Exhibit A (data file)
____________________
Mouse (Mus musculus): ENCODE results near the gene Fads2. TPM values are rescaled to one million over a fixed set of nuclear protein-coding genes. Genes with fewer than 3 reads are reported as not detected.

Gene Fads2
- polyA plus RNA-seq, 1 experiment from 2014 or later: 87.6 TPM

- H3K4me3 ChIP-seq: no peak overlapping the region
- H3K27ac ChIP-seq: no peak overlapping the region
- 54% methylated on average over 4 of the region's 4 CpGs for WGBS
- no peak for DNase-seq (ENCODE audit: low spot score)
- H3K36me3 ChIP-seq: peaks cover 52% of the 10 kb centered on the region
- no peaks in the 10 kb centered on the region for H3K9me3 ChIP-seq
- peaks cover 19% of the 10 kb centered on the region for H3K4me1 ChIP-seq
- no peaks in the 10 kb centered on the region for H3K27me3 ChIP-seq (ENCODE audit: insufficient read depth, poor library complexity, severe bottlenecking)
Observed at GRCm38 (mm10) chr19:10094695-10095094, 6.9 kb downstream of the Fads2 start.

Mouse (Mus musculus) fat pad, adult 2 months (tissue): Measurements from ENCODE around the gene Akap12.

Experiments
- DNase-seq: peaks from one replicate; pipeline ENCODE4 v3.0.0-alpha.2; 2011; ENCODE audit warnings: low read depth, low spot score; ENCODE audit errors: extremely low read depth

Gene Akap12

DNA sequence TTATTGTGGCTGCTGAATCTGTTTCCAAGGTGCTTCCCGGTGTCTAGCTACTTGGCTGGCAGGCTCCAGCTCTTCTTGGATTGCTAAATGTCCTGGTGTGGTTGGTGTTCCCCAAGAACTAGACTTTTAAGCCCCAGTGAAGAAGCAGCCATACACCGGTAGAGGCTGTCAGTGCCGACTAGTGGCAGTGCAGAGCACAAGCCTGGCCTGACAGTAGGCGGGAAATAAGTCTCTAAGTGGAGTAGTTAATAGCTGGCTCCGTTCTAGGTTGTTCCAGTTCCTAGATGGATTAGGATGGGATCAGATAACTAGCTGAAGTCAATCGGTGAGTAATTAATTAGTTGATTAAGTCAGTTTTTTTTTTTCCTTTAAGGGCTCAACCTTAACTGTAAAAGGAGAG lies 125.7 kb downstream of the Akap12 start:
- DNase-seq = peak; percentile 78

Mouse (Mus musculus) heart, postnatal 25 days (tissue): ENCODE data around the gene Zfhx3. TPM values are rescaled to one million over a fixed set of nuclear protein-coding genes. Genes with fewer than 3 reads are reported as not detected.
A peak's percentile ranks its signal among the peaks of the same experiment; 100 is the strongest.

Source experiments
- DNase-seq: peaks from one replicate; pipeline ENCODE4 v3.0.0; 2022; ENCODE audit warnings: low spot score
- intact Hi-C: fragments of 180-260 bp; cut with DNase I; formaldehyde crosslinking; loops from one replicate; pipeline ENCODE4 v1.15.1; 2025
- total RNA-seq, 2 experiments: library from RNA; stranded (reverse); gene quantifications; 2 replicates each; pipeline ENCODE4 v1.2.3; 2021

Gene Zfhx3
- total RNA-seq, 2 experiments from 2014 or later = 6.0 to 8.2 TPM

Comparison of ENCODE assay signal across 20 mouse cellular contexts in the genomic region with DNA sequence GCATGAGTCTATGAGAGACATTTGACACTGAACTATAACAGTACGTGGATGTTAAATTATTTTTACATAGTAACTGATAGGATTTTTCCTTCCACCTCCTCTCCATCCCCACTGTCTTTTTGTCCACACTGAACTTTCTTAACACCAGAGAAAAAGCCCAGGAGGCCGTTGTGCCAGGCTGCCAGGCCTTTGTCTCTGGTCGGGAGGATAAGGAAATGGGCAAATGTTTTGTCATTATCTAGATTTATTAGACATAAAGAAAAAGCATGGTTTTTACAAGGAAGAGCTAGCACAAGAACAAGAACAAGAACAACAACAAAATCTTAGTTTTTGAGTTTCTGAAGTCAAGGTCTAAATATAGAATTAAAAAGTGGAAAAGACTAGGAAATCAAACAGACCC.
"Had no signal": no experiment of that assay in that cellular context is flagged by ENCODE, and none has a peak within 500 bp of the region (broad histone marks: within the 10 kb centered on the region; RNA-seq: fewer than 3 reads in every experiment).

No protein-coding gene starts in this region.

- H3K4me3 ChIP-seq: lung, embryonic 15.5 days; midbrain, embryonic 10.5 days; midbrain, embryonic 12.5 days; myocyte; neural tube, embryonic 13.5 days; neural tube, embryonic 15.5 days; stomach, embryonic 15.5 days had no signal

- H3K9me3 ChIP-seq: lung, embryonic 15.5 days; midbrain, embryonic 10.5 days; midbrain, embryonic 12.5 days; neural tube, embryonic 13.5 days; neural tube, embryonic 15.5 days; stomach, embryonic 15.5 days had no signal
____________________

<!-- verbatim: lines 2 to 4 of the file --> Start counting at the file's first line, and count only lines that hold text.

Gene Fads2
- polyA plus RNA-seq, 1 experiment from 2014 or later: 87.6 TPM

- H3K4me3 ChIP-seq: no peak overlapping the region